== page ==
The inductance of 10 turns is therefore 470 nH x 102 = 47 µH (remember, inductance depends on n2). If we accept that X = 10·R ≈ 10·RL = 2 Ω, by reversing the reactance formula we get f > 6.8 kHz as the lower cutoff frequency. This may be acceptable or not, depending on the application, and a larger core, having a greater AL, will have a lower cutoff. In my case, for measuring a musical Tesla coil, I was interested in frequencies greater than 500 kHz, so this core was fine.

Regarding saturation, we have the fact that in the sinusoidal regime, the magnitude of field B (magnetic flux density) is abs(B) = Vp / (n··f·S), where Vp is the peak voltage across the winding. This expression can be derived by equaling the two expressions of magnetic-linked flux Φc = L·I = n·B·S and replacing I with the absolute value of the AC magnetizing current abs(I) = V / (2π·f·L). If V and n are fixed in previous design phases, the only way of reaching a lower f is adopting a larger S, namely a larger toroid again.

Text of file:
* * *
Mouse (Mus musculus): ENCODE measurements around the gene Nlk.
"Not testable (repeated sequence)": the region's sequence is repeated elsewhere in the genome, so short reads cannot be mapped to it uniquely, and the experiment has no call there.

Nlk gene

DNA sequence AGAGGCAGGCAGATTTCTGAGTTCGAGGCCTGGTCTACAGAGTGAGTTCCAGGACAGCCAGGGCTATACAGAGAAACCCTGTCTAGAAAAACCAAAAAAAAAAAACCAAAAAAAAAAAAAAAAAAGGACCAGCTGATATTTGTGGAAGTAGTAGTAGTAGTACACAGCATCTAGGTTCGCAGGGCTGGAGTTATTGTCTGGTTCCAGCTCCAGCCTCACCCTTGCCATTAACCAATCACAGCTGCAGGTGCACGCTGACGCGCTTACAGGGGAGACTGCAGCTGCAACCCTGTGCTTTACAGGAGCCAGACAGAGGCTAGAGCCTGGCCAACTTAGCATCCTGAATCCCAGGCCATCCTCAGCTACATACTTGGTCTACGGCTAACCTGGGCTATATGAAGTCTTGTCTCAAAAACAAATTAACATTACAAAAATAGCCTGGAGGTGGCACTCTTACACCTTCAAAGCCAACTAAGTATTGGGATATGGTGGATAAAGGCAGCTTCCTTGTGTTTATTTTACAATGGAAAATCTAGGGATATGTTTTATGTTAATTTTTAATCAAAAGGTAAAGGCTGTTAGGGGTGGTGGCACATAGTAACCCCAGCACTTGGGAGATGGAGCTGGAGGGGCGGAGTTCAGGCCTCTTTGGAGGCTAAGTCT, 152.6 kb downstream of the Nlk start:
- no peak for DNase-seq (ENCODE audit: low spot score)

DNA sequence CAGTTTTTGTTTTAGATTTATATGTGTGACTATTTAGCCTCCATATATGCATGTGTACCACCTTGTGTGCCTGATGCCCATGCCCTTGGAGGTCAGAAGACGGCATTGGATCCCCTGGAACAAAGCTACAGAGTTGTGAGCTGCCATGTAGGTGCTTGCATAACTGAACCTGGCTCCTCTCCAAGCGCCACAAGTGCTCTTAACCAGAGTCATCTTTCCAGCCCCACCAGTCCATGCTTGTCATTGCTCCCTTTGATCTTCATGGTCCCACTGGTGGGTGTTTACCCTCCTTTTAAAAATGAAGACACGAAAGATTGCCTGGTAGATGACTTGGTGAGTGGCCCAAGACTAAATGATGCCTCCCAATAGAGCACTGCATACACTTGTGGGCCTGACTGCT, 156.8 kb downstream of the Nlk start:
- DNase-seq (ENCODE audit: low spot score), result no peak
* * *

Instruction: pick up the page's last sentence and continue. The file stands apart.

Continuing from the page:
In my case, Vp = 1 V, n = 10, S = 24.6 mm2 (pay attention to use correct units), so we have B < 0.2 T for f > 3.2 kHz, which is fine again, at least for my application. It may be confusing that current doesn’t appear in the calculation: actually, it is hidden behind V, because we know that 1 V corresponds to 50 A.

## Improvements

Capacitive coupling between primary and secondary windings can disturb measurements at the highest useful frequencies, or even at moderate frequencies if the primary conductor is subject to a high RF voltage.

The design can be improved by adding an electrostatic shield that avoids this capacitive coupling: In practice, the primary wire is passed inside a small piece of metal tube (typically copper or brass) connected to the output GND of the secondary, as shown in Figure 4. This doesn’t alter the magnetic linkage, but acts as an electric field blocker.

## RF Current Transformer

This example of an RF current transformer together with the most important design criteria proves that this matter is less complex than it initially seems. I hope that the considerations and formulas presented here are useful in simplifying the handling of toroidal cores, as well as serving as a basis for your own developments.